And there we have it! To summarize our algorithm, our agent first takes in the current observation, outputs an action, and gets information on what happened (reward and next observation) from the environment. It then learns by randomly sampling a selection of its previous moves, seeing how correct or incorrect it was in predicting the future reward, and updating in favor of improved predictions. This algorithm, in combination with the experience replay buffer and the target network to reduce divergent behavior, is sufficient to train an agent to achieve superhuman play in some Atari games.

I’ve deliberately held off on some technical details in this section. If all you want to know is how DQN’s and reinforcement learning work at a high level, you can stop here, or progress to Section 6 for a quick overview on what’s changed since 2015. 

But what is the Q-function, mathematically? Why do we care whether an episode finished or not when storing it in the replay buffer? What do we do to bootstrap the replay buffer before it has enough samples? And what is an epsilon-greedy strategy, and why does it matter? If you’re interested in the technical details, read on to Section 4.

DQN Technical Explanation (Section 4)

The previous section has deliberately avoided the math, but here’s where we’re going to dive in. From our last section, we know that DQN works by converging towards an ideal Q-function that maximizes total reward. To maximize total reward, we consider the current reward, plus the sum of expected rewards in the future, from now until the end of the game. We also apply a discount rate called gamma (0.99 by default) to this sum. With gamma as 0.99, the timestep t+n is discounted by , so a constant reward of 1 per timestep would be 1 + 0.99 + 0.9801 and so on.

Q-functions operate under a similar algorithm, where it aims to maximize the sum of discounted rewards from now until the end of the game. The ideal Q-function  can be written as follows:

Where π is our policy is our discount rate, and  is the reward at timestep t. It’s worth noting that  means the optimal Q-function, whereas  without the asterisk represents the current Q-function. The goal is for  to gradually converge on our optimal .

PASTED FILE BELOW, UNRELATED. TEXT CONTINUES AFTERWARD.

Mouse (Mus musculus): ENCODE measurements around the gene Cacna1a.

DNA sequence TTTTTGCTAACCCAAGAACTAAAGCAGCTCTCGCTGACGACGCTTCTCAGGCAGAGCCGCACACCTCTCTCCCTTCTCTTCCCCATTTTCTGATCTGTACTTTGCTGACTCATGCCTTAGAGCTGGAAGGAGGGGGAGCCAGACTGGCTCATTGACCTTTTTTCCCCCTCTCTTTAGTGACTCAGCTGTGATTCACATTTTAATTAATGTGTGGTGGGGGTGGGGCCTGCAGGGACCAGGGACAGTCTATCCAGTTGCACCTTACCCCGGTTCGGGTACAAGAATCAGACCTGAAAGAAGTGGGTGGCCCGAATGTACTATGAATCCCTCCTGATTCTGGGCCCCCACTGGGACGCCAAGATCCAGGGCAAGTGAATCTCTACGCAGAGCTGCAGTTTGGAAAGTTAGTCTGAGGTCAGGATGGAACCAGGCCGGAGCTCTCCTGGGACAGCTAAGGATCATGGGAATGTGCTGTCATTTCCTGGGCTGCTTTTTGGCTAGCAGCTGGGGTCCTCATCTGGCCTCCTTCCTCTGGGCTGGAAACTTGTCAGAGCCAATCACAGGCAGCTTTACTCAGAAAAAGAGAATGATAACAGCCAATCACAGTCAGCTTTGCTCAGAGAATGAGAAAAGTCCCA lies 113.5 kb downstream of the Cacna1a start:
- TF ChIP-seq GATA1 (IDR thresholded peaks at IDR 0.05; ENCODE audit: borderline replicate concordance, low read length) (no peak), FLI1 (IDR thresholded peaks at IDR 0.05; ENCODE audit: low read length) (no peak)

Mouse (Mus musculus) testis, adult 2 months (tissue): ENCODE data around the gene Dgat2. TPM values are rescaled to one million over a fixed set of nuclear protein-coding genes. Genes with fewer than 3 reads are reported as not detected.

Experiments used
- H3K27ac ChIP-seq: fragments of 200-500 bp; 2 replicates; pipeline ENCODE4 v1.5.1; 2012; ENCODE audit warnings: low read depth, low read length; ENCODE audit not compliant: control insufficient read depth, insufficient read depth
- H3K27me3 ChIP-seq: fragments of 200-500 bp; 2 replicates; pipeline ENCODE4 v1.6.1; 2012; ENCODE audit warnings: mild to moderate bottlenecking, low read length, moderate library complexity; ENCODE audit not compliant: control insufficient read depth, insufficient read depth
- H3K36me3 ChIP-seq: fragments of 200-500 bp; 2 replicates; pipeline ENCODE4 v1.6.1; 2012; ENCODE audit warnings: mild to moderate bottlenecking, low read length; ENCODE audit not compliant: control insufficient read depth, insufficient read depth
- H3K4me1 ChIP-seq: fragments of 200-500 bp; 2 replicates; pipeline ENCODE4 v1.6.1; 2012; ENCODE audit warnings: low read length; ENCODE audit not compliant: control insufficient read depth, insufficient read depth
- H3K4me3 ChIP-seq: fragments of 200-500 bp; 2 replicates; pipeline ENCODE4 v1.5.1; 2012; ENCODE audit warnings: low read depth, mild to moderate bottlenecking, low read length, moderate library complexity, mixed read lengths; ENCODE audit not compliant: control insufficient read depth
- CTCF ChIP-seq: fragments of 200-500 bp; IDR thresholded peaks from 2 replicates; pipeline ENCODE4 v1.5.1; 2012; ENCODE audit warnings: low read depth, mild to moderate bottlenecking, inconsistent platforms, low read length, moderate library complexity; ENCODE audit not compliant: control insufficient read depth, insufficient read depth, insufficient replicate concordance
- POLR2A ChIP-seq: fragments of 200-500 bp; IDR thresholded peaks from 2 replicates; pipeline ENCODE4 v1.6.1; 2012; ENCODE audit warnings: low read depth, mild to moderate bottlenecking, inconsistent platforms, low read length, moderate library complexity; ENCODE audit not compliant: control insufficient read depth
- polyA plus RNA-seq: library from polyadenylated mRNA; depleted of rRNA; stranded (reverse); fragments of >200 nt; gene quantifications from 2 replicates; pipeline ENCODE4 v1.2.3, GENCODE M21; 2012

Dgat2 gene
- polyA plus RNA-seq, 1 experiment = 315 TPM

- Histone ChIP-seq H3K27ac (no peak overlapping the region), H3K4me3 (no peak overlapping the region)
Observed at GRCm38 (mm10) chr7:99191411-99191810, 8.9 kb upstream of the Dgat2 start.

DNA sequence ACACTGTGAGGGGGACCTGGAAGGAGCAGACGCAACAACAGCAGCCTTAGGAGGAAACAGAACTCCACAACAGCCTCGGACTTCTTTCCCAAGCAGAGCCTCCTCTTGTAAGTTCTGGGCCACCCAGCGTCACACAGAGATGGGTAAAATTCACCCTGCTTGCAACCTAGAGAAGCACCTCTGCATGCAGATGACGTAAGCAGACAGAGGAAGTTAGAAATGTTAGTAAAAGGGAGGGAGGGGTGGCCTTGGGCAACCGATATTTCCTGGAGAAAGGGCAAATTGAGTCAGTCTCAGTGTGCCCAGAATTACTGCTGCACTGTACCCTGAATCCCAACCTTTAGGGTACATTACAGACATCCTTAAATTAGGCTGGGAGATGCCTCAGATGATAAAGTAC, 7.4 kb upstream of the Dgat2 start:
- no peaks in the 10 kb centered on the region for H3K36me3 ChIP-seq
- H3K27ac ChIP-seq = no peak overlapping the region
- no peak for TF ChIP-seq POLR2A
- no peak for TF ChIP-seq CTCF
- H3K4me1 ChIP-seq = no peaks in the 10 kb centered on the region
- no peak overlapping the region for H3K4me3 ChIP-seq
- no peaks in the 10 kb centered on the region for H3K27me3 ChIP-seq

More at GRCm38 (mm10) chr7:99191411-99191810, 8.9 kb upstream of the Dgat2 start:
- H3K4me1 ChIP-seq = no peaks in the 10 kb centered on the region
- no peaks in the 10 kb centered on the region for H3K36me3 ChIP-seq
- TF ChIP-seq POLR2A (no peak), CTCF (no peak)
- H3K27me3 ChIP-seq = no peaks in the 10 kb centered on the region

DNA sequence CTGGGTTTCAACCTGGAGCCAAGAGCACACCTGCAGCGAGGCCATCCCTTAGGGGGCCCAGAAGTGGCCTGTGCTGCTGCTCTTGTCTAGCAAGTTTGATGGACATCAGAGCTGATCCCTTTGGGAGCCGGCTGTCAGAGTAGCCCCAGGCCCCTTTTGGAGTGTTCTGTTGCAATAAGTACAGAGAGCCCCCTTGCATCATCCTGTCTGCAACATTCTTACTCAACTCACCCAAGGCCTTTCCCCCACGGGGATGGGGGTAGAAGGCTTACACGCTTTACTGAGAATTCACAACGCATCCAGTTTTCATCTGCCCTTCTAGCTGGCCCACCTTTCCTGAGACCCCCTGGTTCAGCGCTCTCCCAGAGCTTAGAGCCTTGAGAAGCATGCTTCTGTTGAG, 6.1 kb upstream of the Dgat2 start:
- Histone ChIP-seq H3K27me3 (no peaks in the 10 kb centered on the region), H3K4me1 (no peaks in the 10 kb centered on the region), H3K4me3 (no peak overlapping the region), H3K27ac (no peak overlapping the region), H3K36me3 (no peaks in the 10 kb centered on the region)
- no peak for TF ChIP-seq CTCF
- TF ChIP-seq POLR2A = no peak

In DQN, the policy is simply the neural network that we pass observations to. Our optimal Q-function is equal to the policy that produces the best possible sum of rewards given a particular state-action pair. In other words - given what just happened, what rule could we follow to get the most total reward possible from now on? A policy is a rule that tells us what actions to take given an observation, and in DQN, that policy is learned by the neural network. Thus, this theoretically optimal policy is what we attempt to converge towards.

But how do we know about rewards in the future? Thanks to the experience replay buffer, we can take samples that already happened, and see what happened one timestep in the future. We then approximate our prediction error using our loss function:

This looks complicated, but is easier than it looks. Let’s go back to our non-mathy description from Section 3, and change it slightly:

  • Red section: Sample a random batch of  items (N = 32) from the replay buffer.
  • Blue section: Set each learning target to the current reward (gotten from the replay buffer) plus the target network’s estimate of future reward given the observation at t+1. Since the target network knows what happened in t+1 and the Q-network doesn’t, it should have a more accurate prediction that can be used to train the Q-network.